vice president joe biden is considering a run. it wouldn't be his first presidential campaign. but there is growing support for him to try again. >> i'm joe biden. i'm looking for a job. >> reporter: looking for a job but the question for joe biden is which one? he long eyed the presidency and he is considering joining the 2016 race. the summer time speculation has suddenly hit full boil over whether he will challenge hillary clinton for the democratic nomination. one factor weigh heavy, his son urged his father to run before dying of brain cancer in may. and now one of beau biden's advisers is joining a movement called draft biden and he is holding meetings with an old network of supporters to see if there is interest in back agnew campaign. questions of clinton's candidacy hang over them.
only 37% viewed clinton as honest and trust worthy. for biden it was is reverse. 58% found him honest and trust worthy. a new hampshire democrat is begging him to run. >> hillary has a problem with trust in this country right now. and i believe when and if he decides to run, joe will add a new dimension to this race. >> reporter: biden has run for president twice before. he has never ruled out a third time. if he did, the gaffes for more than four decades in politics would surely follow him into the race. just like this expletive. >> [ bleep ]. >> he told gloria borger next year he will make his own decision. >> would you run if she runs? >> absolutely. the question is am i -- do -- am i convinced i'm in best
positioned of anyone else to lead the country? >> reporter: but clinton has a big head start. she's airing her first tv commercials tomorrow. >> i believe when families are strong america is strong. it's your time. the first banker to be tried in connection with a multitrillion dollar scheme to fix global interest rates has been sentenced to 14 years in prison. he was convicted of eight counts of conspiracy to defraud. he was accused of rigging libor. the athens stock exchange opens in a few minutes from now. it crashed after a five-week hiatus. the greek finance minister is scheduled to meet with creditors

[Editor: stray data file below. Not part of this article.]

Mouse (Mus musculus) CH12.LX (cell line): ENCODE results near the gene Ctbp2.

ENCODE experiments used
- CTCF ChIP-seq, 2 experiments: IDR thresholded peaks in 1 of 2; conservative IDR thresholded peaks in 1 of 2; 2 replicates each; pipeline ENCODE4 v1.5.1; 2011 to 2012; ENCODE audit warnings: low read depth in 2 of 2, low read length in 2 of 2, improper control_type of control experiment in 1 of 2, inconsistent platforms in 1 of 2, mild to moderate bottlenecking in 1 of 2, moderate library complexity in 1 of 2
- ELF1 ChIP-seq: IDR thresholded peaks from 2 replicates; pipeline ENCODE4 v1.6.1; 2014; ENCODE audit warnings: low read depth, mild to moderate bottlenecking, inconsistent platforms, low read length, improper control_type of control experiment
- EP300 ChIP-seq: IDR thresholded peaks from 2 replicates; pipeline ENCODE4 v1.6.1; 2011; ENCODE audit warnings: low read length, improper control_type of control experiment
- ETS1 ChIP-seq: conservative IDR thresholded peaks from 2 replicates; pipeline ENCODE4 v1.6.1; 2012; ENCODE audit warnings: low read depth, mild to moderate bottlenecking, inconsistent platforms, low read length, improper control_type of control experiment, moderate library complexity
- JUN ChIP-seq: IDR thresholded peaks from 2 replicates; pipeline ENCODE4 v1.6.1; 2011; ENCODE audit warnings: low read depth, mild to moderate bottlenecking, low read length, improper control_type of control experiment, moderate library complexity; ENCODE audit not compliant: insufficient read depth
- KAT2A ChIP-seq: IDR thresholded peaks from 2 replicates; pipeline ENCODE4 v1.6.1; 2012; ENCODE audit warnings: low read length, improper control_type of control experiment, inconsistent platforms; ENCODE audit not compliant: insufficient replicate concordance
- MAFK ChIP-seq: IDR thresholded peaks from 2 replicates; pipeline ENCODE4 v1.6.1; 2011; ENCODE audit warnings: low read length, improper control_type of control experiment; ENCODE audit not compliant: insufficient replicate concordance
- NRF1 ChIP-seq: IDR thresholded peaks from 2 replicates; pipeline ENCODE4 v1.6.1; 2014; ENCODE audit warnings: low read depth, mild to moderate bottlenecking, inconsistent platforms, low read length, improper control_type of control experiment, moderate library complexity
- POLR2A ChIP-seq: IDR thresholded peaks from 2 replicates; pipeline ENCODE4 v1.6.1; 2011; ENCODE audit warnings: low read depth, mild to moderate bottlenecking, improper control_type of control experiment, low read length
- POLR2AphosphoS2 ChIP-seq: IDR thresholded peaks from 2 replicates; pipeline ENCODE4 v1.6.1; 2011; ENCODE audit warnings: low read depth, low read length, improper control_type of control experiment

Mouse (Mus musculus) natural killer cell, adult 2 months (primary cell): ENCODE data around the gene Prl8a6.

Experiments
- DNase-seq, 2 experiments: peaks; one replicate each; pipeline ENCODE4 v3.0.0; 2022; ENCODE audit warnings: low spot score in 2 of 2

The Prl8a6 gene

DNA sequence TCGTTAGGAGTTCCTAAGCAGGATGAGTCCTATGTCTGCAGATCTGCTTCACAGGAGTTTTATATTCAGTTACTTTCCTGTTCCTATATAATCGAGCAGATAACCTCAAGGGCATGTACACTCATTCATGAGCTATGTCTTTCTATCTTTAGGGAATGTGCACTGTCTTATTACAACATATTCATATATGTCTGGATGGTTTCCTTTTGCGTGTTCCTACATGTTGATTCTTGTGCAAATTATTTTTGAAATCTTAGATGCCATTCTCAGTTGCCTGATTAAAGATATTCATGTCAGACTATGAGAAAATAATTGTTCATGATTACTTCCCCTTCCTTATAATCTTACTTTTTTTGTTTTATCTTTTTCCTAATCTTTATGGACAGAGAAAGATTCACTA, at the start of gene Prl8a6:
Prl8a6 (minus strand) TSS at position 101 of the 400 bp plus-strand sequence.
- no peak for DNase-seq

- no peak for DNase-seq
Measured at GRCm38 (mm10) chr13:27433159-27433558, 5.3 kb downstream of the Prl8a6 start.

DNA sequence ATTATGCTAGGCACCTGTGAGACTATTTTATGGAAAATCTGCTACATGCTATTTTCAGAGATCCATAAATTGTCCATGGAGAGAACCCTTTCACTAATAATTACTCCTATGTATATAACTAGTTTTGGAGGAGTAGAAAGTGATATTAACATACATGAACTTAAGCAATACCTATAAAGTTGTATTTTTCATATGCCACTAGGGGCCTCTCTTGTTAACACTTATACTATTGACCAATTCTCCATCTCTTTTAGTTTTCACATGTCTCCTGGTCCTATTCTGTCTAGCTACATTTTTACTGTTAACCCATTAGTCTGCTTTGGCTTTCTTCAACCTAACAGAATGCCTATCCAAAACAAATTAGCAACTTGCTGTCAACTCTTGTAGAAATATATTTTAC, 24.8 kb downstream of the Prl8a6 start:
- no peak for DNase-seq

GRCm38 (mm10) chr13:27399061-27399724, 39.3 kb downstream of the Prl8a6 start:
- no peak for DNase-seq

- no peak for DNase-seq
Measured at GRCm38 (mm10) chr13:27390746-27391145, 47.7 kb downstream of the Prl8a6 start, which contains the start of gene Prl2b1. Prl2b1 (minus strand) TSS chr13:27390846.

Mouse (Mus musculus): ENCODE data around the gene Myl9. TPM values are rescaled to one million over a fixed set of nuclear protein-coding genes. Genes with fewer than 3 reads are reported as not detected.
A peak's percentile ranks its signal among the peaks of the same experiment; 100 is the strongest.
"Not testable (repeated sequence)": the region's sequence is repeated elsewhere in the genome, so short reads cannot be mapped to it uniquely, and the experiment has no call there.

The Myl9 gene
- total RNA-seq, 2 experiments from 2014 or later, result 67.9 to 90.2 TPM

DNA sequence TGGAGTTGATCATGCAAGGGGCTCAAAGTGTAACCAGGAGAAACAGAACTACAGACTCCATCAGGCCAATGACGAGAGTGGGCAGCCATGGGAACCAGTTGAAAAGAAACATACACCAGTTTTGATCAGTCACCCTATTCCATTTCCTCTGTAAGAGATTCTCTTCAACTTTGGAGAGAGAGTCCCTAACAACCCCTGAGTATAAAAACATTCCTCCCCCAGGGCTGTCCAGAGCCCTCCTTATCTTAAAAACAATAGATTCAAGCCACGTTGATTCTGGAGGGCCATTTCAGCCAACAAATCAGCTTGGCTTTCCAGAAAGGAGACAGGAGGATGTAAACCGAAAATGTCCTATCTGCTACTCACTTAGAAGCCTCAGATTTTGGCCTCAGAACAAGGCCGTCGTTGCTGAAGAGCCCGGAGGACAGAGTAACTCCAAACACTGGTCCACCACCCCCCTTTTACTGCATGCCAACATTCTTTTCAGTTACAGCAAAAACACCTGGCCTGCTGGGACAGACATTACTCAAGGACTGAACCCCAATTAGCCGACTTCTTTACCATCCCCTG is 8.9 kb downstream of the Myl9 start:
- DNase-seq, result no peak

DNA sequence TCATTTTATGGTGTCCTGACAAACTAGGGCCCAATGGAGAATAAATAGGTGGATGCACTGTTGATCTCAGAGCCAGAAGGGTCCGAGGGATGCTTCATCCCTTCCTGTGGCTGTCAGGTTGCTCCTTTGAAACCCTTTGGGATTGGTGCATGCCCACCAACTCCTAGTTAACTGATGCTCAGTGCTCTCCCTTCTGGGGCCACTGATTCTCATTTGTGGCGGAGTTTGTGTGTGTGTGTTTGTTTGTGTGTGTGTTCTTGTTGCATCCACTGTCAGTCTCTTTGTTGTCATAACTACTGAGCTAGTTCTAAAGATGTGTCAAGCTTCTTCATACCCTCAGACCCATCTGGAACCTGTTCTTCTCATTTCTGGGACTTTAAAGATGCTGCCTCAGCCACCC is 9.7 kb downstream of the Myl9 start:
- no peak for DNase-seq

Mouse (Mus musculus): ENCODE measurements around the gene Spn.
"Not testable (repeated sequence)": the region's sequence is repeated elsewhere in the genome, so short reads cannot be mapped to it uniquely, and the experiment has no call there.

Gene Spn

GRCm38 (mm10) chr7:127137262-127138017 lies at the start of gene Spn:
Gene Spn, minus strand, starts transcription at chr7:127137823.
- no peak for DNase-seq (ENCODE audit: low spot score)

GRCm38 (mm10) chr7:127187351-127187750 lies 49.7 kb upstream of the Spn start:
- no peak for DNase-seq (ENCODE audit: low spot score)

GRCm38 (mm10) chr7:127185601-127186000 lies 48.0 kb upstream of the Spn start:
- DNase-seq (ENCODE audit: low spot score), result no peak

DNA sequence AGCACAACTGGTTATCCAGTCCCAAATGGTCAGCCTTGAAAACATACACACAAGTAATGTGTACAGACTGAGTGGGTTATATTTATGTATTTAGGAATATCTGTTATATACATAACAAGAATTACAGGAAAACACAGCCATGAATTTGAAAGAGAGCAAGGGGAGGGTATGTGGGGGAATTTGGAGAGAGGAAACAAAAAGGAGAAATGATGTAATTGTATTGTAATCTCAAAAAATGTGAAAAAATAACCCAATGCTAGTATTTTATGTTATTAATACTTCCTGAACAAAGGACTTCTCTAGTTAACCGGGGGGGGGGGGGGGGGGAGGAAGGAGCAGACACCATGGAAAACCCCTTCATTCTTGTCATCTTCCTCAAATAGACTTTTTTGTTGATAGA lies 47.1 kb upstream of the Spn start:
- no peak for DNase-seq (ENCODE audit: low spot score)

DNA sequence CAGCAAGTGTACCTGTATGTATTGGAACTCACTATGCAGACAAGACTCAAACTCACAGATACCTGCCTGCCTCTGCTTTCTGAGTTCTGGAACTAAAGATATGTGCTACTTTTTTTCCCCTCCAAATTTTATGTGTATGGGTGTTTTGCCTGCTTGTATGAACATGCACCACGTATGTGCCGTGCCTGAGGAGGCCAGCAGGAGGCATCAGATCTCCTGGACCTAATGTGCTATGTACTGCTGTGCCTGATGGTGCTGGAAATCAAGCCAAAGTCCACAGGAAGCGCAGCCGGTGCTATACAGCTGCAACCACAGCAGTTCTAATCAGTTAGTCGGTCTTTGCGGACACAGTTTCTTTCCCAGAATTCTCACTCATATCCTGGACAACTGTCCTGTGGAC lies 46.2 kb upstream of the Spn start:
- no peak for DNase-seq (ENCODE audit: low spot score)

today. nina dos santos has more. >> reporter: a lot can happen in five weeks in greece riots, a referendum and exhaustive rounds of talks. in greece's parliament there have been signs of progress towards a third bailout. but in the real economy things are not look positive. the greek market opened after trading was suspended in june. the crash crashed 23% with banks the biggest losers and things did not get much better as the day went on. >> the uncertainty in the rest of the economy, no new investment no hirings, all that basically came to a head when it was factored in we saw a fall in the stock market. >> reporter: greek manufacturing has been decimated. as capital controls crushed
outputted factories. factory output as measured by the purchasing manager's index dropped to 30.2. 50 points is the benchmark figure. greek industry suffered a double blow with the banks closed, businesses struggled to purchase raw materials and supplies. >> there is a lot of damage caused by the banks not being able to operate properly and that means even normal levels of activities businesses can't place orders and there wasn't a slowdown there was a rupture in what economic activity there was. it will be very very slow recovery even with everything fitting in place positively. >> reporter: with figures out on thursday expected to show a further increase in the number of people unemployment the scale sends a worrying signal for the